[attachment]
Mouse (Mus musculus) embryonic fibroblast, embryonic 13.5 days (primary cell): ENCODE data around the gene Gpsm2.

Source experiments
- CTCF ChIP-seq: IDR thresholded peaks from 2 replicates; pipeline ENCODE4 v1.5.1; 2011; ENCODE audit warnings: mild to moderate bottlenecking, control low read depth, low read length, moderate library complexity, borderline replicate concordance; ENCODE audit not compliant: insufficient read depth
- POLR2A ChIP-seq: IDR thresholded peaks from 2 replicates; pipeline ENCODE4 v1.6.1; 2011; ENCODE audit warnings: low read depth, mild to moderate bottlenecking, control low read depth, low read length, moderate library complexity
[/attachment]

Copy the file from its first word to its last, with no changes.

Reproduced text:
Mouse (Mus musculus) embryonic fibroblast, embryonic 13.5 days (primary cell): ENCODE data around the gene Gpsm2.

Source experiments
- CTCF ChIP-seq: IDR thresholded peaks from 2 replicates; pipeline ENCODE4 v1.5.1; 2011; ENCODE audit warnings: mild to moderate bottlenecking, control low read depth, low read length, moderate library complexity, borderline replicate concordance; ENCODE audit not compliant: insufficient read depth
- POLR2A ChIP-seq: IDR thresholded peaks from 2 replicates; pipeline ENCODE4 v1.6.1; 2011; ENCODE audit warnings: low read depth, mild to moderate bottlenecking, control low read depth, low read length, moderate library complexity